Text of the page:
BW Public Health Professor Studies Effect of Climate Change on Dengue Fever

Article ID: 690925

Released: 12-Mar-2018 9:45 AM EDT

Source Newsroom: Baldwin Wallace University

  • BW assistant professor Dr. Ubydul Haque (lower right), meets with members of his Thailand-based research team.

  • Asian Tiger Mosquito

Newswise — A member of the Baldwin Wallace University public health faculty is helping to lead an international research project to investigate how variations in climate are affecting Southeast Asia’s susceptibility to deadly mosquito-borne illnesses, particularly dengue fever, the fastest spreading mosquito-borne viral disease in the world.


BW assistant professor Dr. Ubydul Haque, one of the lead investigators on the $1.26 million grant-funded project, notes that higher temperatures and rainfall affect the mosquito populations that transmit viruses like dengue and Zika. To date, however, no comprehensive model has measured the impact of climate change on the incidence of dengue. The project is funded by the Research Council of Norway.

Haque recently returned from Thailand where he organized logistics to get the research off the ground. The project, which Haque calls his "dream," builds on the previous studies he has conducted on the topic.

"For this phase, we are taking a multidisciplinary approach to data management and analysis, climate exposure mapping, vulnerability mapping, and predictive modeling of future scenarios based on Intergovernmental Panel Climate Projections (IPCC)," Haque says.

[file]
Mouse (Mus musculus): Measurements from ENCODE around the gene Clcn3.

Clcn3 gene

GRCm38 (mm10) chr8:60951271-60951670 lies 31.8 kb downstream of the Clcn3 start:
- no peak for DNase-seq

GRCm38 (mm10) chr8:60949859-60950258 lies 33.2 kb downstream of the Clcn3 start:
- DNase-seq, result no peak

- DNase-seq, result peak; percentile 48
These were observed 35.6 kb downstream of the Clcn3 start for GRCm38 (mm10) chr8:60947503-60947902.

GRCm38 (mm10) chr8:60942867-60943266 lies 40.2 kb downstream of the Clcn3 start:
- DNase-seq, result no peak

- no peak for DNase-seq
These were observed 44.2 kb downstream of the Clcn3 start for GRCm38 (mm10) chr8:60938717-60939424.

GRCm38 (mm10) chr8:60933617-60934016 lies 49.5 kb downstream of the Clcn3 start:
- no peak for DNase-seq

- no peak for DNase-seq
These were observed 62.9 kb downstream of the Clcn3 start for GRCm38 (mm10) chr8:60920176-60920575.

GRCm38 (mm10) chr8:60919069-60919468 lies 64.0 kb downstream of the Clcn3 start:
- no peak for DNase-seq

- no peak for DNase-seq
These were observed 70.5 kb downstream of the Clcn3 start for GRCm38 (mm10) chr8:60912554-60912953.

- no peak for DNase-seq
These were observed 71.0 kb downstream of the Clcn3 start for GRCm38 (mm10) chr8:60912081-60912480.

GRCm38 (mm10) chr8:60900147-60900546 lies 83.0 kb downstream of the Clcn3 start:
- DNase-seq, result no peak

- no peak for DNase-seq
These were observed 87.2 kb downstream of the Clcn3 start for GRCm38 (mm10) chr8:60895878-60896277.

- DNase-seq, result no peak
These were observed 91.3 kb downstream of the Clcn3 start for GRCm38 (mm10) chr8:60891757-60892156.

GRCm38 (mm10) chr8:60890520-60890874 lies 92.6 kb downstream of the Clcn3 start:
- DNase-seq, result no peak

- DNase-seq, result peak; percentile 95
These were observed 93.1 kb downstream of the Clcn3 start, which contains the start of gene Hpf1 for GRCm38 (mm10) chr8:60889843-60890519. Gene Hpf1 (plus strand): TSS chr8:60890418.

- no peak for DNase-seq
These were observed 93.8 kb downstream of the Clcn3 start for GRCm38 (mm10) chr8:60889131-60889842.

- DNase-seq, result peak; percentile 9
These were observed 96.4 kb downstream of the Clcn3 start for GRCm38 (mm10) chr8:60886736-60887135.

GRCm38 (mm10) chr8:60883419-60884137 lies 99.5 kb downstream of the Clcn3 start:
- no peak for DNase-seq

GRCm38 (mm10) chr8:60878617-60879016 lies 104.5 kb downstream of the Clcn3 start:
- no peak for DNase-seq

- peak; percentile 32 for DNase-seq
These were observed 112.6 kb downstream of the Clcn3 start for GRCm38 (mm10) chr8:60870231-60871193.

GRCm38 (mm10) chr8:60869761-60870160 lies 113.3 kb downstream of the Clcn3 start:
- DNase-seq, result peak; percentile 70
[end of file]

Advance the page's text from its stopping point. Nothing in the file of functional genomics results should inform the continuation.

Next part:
"By assessing how these changes affect the risk of dengue fever along the Mekong river in Laos and Thailand, we hope to provide an analysis that helps governments develop effective plans to control the spread of dengue, and possibly other vector-borne diseases like Zika.”

IPCC's latest report suggests "Southeast Asia of the most vulnerable regions affected by climate change." According to Haque, "The project is very important because it is expecting to find and develop a novel methodology that can be used to mitigate dengue transmission in particular, and arboviruses in general, during drought, non-seasonal torrential rainfall and flooding. This study will also measure the true impact of climate variability changes on dengue transmission."


To complete the project, Hague will supervise two Ph.D. students enrolled in Norwegian University of Life Sciences and the Asian Institute of Technology to be part of the research team. "I expect the Ph.D. students will spend six months here at BW to work with me," Haque explains. "There will also be opportunities for BW's public health students to do similar work in Thailand this summer."

The dengue project was one of 89 proposals received by the Research Council of Norway in answer to the funder's call for research into the impacts of climate change.


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